This should not dishearten the eco-savvy investor, as renewable energy is growing in acceptance and popularity, evident by the $38 billion invested in Australia’s first Renewable Energy Zone in New South Wales (Renew Economy, 2020). Consequently, there is likely to be a commensurate increase in capital raising which can only extend the depth and diversity across available issuance to help establish a liquid and mature asset class in its own right.

Cook said “it is pleasing to note the rising acceptance of green and social bonds – almost too much as their popularity has resulted in most issues being very well bid, which is ultimately very encouraging for the sector.” The scarcity of Green Bonds has resulted in fully priced paper when compared to other debt securities with larger institutions taking the lion's share, which can make it difficult for boutique investors such as U Ethical. Despite the premium Green Bonds attract, the market seems hungry for more, with investors willing to compete to buy the security. A trend which has been encouraging for companies to issue green bonds to take advantage of this premium.

Current opportunities limited but looking toward growth

U Ethical believes green bonds is an exciting sector that has been gaining traction over the last decade and we are keenly looking for opportunities to bring our investors value as well as make a positive impact on the environment. Green bonds offer a worthwhile instrument for funding renewables, a space that will surely grow in the coming years as climate action becomes ever more at the forefront of our minds.

U Ethical has also been working closely with initiatives to tackle the chronic shortage of social and affordable housing which Cook believes “offers fantastic scope to deliver investors with an opportunity to secure reliable investment opportunities while capturing a real and tangible positive social impact – a pursuit central to U Ethical’s ethos and approach.”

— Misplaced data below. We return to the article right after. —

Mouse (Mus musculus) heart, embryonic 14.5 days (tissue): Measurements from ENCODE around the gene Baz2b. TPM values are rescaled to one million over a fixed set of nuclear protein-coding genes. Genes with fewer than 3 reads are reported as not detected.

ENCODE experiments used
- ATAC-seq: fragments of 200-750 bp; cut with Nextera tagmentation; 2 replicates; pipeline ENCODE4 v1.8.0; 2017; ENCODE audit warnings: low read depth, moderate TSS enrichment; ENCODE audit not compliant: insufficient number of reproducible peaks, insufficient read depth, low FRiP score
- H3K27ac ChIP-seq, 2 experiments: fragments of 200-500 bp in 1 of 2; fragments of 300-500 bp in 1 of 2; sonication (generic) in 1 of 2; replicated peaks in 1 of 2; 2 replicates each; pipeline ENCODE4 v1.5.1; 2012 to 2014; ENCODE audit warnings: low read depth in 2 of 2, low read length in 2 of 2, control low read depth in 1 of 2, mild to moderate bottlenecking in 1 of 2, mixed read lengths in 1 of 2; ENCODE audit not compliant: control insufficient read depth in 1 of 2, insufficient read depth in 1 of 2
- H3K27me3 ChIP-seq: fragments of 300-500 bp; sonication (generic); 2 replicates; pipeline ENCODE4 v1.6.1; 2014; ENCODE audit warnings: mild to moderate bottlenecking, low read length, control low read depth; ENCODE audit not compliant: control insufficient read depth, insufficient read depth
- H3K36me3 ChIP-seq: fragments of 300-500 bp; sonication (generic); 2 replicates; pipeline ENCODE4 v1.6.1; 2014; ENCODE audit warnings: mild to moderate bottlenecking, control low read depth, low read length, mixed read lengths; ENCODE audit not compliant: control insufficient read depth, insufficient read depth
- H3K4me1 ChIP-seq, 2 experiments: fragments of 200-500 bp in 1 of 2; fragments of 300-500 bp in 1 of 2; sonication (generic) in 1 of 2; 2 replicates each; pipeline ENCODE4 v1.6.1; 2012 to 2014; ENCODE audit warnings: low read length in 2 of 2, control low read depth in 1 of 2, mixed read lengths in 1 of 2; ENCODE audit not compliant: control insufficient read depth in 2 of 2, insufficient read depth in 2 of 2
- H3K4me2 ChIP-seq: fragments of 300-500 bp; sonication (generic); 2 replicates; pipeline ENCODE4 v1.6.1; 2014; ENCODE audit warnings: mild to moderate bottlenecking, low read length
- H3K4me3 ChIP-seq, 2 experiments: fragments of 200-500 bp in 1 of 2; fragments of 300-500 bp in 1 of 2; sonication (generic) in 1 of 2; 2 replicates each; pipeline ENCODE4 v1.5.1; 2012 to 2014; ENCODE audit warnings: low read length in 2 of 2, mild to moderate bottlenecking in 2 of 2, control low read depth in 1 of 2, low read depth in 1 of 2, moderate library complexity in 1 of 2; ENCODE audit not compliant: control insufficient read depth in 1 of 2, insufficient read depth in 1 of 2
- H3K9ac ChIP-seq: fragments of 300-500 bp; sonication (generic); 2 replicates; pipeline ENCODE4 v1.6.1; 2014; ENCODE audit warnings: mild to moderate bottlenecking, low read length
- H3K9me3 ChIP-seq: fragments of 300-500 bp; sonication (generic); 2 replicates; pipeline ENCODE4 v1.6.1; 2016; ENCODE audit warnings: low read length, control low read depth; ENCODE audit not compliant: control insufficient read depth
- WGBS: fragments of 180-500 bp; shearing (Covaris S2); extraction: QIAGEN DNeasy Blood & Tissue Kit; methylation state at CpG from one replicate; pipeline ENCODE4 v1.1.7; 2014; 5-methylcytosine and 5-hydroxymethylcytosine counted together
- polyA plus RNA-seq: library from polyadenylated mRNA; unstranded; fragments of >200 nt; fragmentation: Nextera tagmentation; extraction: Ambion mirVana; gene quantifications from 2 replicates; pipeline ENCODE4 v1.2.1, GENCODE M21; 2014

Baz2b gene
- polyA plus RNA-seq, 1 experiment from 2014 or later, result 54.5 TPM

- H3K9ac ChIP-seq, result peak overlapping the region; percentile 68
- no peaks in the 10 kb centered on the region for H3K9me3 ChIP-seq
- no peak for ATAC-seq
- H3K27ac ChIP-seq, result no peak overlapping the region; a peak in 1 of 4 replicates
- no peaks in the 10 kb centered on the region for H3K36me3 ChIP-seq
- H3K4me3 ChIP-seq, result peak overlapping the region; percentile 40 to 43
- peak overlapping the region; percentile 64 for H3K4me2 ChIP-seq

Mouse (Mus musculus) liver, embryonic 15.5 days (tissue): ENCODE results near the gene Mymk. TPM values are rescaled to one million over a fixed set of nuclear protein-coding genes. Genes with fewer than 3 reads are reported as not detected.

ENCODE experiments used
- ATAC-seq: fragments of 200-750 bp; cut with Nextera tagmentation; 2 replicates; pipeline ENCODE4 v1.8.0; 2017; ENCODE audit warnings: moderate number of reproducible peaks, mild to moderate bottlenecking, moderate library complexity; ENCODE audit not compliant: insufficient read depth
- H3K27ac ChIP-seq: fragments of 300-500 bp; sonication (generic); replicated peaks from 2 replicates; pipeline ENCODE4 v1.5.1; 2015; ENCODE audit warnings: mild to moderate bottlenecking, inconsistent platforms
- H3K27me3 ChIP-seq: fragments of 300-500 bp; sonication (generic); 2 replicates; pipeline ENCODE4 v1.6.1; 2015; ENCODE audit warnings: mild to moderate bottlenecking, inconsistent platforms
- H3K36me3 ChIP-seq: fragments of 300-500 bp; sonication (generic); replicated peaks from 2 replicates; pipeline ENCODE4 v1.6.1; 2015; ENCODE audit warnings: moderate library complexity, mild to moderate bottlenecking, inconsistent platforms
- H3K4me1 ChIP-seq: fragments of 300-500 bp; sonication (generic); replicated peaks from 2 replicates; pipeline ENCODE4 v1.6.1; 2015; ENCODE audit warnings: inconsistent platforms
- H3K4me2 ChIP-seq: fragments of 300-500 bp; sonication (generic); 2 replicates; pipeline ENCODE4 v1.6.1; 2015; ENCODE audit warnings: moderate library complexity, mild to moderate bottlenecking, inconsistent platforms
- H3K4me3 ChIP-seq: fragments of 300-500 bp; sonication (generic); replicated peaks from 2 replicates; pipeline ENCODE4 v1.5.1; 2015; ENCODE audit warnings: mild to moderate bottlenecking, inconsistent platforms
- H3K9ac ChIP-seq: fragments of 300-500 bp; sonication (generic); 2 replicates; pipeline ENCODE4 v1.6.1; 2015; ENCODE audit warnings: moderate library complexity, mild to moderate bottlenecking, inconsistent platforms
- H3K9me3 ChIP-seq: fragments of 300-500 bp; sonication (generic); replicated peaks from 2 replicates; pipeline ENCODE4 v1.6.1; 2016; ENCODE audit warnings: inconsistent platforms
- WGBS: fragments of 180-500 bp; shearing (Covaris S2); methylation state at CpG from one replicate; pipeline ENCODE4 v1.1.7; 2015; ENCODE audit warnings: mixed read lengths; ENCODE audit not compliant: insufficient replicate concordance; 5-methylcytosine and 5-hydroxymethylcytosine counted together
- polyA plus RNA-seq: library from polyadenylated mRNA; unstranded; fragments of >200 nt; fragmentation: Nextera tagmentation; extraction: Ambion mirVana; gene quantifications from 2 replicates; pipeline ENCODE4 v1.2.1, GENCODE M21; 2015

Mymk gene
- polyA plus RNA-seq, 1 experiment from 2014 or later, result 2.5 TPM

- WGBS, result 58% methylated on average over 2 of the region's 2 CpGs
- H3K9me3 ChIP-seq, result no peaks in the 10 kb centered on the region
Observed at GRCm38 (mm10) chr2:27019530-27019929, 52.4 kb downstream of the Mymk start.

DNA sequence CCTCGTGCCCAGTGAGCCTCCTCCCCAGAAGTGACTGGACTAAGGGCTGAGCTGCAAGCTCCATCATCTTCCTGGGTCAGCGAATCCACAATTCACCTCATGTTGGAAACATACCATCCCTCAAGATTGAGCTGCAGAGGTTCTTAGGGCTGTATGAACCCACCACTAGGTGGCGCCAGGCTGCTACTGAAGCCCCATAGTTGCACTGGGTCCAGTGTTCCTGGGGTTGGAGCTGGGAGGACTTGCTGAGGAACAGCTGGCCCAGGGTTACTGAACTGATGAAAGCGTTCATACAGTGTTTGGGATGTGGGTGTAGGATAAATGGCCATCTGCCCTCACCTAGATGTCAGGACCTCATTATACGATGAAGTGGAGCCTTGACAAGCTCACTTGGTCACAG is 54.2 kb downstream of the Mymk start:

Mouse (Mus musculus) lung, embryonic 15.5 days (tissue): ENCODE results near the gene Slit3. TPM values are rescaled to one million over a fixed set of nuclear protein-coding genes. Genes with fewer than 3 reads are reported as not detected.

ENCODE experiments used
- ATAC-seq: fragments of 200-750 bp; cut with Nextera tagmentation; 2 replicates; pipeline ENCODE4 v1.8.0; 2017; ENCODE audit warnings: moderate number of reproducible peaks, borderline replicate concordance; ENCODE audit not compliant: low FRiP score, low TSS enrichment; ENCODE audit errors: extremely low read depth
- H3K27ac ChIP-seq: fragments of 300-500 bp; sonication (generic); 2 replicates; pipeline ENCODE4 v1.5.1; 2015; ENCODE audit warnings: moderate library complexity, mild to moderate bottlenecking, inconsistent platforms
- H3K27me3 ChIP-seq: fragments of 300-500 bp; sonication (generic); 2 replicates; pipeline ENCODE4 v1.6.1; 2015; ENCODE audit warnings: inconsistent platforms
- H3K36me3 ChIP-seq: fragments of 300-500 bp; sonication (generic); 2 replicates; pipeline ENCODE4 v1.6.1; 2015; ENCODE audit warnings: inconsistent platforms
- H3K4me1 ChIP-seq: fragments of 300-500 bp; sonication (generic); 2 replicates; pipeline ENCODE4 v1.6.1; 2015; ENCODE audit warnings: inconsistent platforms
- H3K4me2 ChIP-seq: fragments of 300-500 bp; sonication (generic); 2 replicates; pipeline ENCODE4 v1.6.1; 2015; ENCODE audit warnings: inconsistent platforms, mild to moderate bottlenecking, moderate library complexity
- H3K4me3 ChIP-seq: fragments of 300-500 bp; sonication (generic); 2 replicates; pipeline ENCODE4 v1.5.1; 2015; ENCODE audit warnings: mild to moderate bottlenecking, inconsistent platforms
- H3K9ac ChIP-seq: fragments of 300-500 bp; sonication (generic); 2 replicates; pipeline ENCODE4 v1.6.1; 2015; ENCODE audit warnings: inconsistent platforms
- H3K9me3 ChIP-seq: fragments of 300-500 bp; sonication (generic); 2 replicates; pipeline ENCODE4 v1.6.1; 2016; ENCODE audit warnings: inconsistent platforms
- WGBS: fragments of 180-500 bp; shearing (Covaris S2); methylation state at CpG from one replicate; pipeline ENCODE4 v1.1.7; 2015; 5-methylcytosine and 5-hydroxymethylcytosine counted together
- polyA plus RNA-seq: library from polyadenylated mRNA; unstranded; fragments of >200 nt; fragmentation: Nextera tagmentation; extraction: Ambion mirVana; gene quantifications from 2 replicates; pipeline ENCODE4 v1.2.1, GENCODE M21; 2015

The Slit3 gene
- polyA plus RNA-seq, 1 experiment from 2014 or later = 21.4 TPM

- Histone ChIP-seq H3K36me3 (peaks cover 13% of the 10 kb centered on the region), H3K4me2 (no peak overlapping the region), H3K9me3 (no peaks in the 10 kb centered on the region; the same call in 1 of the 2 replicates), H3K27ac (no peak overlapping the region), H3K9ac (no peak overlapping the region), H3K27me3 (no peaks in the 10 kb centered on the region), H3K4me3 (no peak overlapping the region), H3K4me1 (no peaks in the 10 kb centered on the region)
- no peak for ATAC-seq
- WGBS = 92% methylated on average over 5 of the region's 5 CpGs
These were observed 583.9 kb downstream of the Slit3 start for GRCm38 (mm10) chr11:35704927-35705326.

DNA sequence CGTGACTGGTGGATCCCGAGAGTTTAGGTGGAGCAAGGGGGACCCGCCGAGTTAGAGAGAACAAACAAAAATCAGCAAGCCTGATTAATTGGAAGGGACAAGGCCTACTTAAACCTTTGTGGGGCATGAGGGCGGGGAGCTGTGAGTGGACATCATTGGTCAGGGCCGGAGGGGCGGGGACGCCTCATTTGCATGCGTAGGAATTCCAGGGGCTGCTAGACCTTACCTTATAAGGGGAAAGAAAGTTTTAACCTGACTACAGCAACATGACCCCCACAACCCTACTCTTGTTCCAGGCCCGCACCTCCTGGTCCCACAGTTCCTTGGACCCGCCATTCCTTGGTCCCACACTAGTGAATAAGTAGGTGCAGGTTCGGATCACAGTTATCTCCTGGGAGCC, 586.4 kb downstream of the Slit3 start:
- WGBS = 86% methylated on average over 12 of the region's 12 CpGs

It is up to the broader investment community to embrace green bonds as an important step in moving towards sustainable carbon emission targets and to encourage companies and governments to move accordingly. The rising issuance and acceptance of green and social bonds is certainly a step in the right direction.

Important information

The commentary reflects U Ethical’s position at the time of publication and is subject to change. U Ethical reserves the right to make any adjustments to the investment strategy or outlook for all products at any time to reflect major disruptions or changes in the financial markets, as allowed by the relevant governing documents, Product Disclosure Statement, Information Memorandum, or Offer Documents.

The information provided is general information only. It does not constitute financial, tax or legal advice or an offer or solicitation to subscribe for units / debentures in any U Ethical Fund of which U Ethical is the Manager, Administrator, Issuer, Trustee or Responsible Entity. This information has been prepared without taking account of your personal objectives, financial situation or needs. Before acting on the information or deciding whether to acquire or hold a product, you should consider the appropriateness of the information based on your own objectives, financial situation or needs or consult a professional adviser.

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Article by

Lexie Hume


27 July 2020


Responsible investing

Article by

Lexie Hume


27 July 2020